Albuquerque, N.M. — Olga Kern, the Russian pianist who was co-winner of the Gold Medal at the 11th Van Cliburn International Piano Competition, is a newsmaker in the world of piano competitions. When she won that award in 2001—she shared it with Uzbeki pianist Stanislav Ioudenitch—she became the first woman in 32 years to win the Gold. Brazilian pianist Cristina Ortiz, who won Gold in 1969, is the only other woman to have taken this award.
Since 2001, Kern has taken her fame in the piano world and established one of her own. She is both Artistic Director and President of the Jury for the Olga Kern International Piano Competition, running Nov. 13-20, with competition beginning Nov. 14 for 21 contestants from around the world (originally 24; four dropped out just before the event, and one alternate stepped in).
The surprise is that the quadrennial event takes place in Albuquerque, New Mexico, joining a handful of other American piano competitions, including the two top American events in Cleveland and Fort Worth. The Cliburn is, of course, one of the world’s most prestigious, rivaling the International Tchaikovsky Competition in Moscow, the first of which Van Cliburn won in 1958 in the middle of the Cold War. The young Fort Worth-based pianist became a national hero. He launched the Cliburn in 1962.
Kern is a regular soloist with the New Mexico Philharmonic and she was approached by Marian Tanau, the Executive Director of the orchestra, and Dr. Frederick Fiber, a local ENT-otolaryngologist, donor and dedicated classical music buff. Tanau suggested a competition as a way to get the message that there is a terrific orchestra in Albuquerque and put the city on the international musical map. Kern readily agreed to lend her stellar name and even serve as President of the Jury.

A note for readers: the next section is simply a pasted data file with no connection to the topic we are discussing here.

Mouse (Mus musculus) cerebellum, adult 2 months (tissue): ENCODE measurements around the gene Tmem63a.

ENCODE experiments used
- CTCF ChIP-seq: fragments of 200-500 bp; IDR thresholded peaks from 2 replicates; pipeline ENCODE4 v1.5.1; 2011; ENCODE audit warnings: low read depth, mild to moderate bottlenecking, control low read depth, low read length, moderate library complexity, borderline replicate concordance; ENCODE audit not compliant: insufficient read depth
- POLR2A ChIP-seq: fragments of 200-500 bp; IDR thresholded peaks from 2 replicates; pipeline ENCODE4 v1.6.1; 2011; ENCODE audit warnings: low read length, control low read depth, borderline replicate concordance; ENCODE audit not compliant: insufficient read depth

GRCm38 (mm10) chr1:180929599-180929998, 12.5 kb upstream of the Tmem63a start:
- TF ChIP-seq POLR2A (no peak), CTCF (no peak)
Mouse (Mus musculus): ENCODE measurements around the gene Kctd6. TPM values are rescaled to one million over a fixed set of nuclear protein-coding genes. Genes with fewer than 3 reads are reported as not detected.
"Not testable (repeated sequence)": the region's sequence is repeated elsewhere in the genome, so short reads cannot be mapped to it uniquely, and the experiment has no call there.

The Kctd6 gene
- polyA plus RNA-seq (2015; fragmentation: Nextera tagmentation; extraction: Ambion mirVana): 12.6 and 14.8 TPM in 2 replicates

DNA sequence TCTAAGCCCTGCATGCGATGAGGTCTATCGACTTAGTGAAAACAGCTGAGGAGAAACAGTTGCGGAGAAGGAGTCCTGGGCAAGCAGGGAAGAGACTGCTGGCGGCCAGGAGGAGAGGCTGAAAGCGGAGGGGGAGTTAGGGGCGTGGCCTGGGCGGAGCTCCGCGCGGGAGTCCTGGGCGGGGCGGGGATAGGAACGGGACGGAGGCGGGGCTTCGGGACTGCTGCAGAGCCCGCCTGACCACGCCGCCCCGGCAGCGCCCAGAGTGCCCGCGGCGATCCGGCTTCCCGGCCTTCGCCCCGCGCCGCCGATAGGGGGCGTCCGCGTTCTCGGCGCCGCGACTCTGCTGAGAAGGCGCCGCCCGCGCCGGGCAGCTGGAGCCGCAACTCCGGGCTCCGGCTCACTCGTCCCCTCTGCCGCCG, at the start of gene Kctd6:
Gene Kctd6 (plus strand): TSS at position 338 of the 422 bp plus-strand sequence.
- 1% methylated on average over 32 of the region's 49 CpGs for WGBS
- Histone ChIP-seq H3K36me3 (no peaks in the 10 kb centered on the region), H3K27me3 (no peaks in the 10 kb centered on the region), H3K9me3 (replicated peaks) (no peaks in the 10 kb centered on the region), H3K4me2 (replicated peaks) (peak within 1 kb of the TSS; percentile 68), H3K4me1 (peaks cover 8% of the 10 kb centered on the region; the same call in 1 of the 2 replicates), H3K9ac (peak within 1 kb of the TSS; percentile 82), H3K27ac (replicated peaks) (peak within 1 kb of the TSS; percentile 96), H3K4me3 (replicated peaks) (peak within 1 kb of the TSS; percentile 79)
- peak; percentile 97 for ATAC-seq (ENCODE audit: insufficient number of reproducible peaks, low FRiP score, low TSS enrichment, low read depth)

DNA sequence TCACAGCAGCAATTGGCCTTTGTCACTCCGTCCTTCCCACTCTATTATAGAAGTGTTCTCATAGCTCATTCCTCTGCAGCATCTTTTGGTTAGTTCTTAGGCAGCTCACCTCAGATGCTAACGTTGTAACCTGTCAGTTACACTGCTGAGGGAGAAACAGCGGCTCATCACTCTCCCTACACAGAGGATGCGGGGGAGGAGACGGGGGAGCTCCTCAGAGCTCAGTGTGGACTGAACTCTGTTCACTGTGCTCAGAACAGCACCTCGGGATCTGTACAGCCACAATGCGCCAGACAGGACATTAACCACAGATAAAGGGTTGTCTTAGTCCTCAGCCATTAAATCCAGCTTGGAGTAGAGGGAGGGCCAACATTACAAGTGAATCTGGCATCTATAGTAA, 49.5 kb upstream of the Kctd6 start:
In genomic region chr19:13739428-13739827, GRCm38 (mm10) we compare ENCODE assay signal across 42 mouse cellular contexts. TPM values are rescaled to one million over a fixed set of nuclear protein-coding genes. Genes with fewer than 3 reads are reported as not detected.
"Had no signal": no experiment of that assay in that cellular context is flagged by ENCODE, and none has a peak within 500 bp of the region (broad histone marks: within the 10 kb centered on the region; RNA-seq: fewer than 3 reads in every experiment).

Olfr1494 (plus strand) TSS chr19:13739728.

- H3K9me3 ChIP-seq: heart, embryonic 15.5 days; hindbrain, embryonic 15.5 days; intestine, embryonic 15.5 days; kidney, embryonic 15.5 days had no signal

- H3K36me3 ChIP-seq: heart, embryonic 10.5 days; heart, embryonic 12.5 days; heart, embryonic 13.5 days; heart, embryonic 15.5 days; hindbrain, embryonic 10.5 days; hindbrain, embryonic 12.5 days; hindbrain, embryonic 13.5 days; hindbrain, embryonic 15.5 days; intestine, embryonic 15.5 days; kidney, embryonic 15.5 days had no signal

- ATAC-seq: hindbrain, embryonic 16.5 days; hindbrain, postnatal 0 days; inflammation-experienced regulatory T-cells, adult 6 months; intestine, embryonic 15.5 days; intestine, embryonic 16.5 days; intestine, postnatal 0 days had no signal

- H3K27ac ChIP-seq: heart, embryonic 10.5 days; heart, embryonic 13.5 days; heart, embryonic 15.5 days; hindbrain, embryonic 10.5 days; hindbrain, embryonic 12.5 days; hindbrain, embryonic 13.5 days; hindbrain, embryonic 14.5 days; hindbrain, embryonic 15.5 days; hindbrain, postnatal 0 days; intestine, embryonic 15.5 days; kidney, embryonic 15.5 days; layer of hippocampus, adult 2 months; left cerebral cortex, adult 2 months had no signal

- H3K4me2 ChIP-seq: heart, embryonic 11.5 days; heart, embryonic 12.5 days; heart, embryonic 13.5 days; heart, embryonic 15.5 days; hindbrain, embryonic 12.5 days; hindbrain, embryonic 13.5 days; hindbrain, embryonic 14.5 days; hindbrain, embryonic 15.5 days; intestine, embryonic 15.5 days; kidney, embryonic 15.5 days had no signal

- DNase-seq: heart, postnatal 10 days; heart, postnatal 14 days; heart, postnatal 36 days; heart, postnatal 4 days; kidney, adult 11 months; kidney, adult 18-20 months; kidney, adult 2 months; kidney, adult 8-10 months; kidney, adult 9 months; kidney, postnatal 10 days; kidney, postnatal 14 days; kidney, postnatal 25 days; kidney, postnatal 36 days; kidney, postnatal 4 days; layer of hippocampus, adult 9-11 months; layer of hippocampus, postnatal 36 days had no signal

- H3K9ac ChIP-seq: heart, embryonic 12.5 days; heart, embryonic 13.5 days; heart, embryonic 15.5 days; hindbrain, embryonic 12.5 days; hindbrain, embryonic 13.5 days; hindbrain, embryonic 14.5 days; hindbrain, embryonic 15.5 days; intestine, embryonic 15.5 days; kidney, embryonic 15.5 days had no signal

Kern got some experience of being in charge of a competition jury this past July when she headed up the jury for the 2015 Cliburn International Amateur Competition for talented pianists who earn their living doing something else.
Albuquerque is one of Kern’s musical homes. In a January interview in the Fort Worth Star- Telegram, she said: “I play there almost every year. Everyone knows me and their support in such a big endeavor was assured. New Mexico never had something like this before. Of course, Santa Fe has the big opera festival every summer and chamber music as well. But this is something completely different and will shine a new light on the state’s endeavors in the performing arts.”
Potential contestants, who have to be between the ages of 18 and 32, were required to send in a video. A panel of jurists reviewed them and choose 24 of the very best. When they come to Albuquerque this week, they will each play a solo recital in the preliminary and semifinal rounds at the National Hispanic Cultural Center, and four finalists will play a concerto with the New Mexico Philharmonic at Popejoy Hall.
The selection jurors were Larry Graham, David Maraček, and Golda Vainberg-Tatz, the latter of whom is also on the competition jury. She joins six others on the competition jury: R. Douglas Sheldon, Fali Pvri, Akemi Alink-Yamamoto, Constantine Orbelian, Konstantin Scherbakov and Vladimir Kern, who is Olga’s brother and the guest conductor for the final round.